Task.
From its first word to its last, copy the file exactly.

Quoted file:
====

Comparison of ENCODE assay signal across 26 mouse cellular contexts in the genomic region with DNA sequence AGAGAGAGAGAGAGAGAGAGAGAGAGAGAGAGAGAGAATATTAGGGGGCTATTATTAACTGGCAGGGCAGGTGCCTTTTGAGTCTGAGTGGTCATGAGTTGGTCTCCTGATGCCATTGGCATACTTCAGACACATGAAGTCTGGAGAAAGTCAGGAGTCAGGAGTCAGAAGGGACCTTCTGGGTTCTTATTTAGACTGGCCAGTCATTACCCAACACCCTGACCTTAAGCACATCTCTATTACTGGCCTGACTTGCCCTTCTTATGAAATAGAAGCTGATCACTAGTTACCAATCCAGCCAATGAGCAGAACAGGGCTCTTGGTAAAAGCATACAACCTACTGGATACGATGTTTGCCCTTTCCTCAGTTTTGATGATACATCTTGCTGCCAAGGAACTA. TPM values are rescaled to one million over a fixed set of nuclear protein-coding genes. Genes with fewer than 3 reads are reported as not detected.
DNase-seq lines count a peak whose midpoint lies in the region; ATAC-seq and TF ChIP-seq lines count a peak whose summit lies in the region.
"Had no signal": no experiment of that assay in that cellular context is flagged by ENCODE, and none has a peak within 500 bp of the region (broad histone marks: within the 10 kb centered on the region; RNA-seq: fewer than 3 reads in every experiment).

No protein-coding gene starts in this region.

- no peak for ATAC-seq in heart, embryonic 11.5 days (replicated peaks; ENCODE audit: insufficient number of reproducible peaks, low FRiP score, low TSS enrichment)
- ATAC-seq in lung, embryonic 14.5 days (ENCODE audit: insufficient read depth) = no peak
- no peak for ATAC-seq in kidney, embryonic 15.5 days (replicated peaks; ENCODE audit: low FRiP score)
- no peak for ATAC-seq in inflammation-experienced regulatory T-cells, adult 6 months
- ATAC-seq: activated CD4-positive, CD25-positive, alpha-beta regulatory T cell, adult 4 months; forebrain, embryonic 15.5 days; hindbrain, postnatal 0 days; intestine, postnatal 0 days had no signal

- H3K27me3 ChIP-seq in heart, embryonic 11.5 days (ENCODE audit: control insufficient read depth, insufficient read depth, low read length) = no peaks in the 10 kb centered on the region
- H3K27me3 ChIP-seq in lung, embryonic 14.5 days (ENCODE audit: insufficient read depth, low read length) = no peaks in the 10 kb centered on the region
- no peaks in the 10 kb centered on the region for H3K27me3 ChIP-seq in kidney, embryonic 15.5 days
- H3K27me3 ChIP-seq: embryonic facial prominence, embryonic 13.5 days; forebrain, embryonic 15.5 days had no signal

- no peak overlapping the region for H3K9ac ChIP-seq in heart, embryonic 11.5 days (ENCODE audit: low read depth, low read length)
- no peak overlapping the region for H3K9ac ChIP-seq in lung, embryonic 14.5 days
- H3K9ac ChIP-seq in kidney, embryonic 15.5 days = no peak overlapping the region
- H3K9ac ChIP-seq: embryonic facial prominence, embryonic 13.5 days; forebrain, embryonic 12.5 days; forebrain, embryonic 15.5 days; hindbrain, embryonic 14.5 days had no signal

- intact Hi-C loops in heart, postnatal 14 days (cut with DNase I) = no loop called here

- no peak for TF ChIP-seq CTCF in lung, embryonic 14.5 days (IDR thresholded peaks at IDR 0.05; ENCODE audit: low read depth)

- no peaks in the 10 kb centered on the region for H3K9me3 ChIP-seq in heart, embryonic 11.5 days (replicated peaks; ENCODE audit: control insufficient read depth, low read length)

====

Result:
Comparison of ENCODE assay signal across 26 mouse cellular contexts in the genomic region with DNA sequence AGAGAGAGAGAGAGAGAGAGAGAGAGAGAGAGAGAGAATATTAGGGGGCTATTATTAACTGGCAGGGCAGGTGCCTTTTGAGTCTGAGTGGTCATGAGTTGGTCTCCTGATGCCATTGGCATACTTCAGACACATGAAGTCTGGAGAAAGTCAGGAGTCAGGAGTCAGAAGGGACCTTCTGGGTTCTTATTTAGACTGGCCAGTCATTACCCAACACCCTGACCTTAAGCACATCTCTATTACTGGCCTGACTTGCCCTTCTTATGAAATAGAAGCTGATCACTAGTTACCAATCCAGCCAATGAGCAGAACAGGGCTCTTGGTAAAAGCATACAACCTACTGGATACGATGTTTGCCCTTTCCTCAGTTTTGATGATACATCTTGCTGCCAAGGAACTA. TPM values are rescaled to one million over a fixed set of nuclear protein-coding genes. Genes with fewer than 3 reads are reported as not detected.
DNase-seq lines count a peak whose midpoint lies in the region; ATAC-seq and TF ChIP-seq lines count a peak whose summit lies in the region.
"Had no signal": no experiment of that assay in that cellular context is flagged by ENCODE, and none has a peak within 500 bp of the region (broad histone marks: within the 10 kb centered on the region; RNA-seq: fewer than 3 reads in every experiment).

No protein-coding gene starts in this region.

- no peak for ATAC-seq in heart, embryonic 11.5 days (replicated peaks; ENCODE audit: insufficient number of reproducible peaks, low FRiP score, low TSS enrichment)
- ATAC-seq in lung, embryonic 14.5 days (ENCODE audit: insufficient read depth) = no peak
- no peak for ATAC-seq in kidney, embryonic 15.5 days (replicated peaks; ENCODE audit: low FRiP score)
- no peak for ATAC-seq in inflammation-experienced regulatory T-cells, adult 6 months
- ATAC-seq: activated CD4-positive, CD25-positive, alpha-beta regulatory T cell, adult 4 months; forebrain, embryonic 15.5 days; hindbrain, postnatal 0 days; intestine, postnatal 0 days had no signal

- H3K27me3 ChIP-seq in heart, embryonic 11.5 days (ENCODE audit: control insufficient read depth, insufficient read depth, low read length) = no peaks in the 10 kb centered on the region
- H3K27me3 ChIP-seq in lung, embryonic 14.5 days (ENCODE audit: insufficient read depth, low read length) = no peaks in the 10 kb centered on the region
- no peaks in the 10 kb centered on the region for H3K27me3 ChIP-seq in kidney, embryonic 15.5 days
- H3K27me3 ChIP-seq: embryonic facial prominence, embryonic 13.5 days; forebrain, embryonic 15.5 days had no signal

- no peak overlapping the region for H3K9ac ChIP-seq in heart, embryonic 11.5 days (ENCODE audit: low read depth, low read length)
- no peak overlapping the region for H3K9ac ChIP-seq in lung, embryonic 14.5 days
- H3K9ac ChIP-seq in kidney, embryonic 15.5 days = no peak overlapping the region
- H3K9ac ChIP-seq: embryonic facial prominence, embryonic 13.5 days; forebrain, embryonic 12.5 days; forebrain, embryonic 15.5 days; hindbrain, embryonic 14.5 days had no signal

- intact Hi-C loops in heart, postnatal 14 days (cut with DNase I) = no loop called here

- no peak for TF ChIP-seq CTCF in lung, embryonic 14.5 days (IDR thresholded peaks at IDR 0.05; ENCODE audit: low read depth)

- no peaks in the 10 kb centered on the region for H3K9me3 ChIP-seq in heart, embryonic 11.5 days (replicated peaks; ENCODE audit: control insufficient read depth, low read length)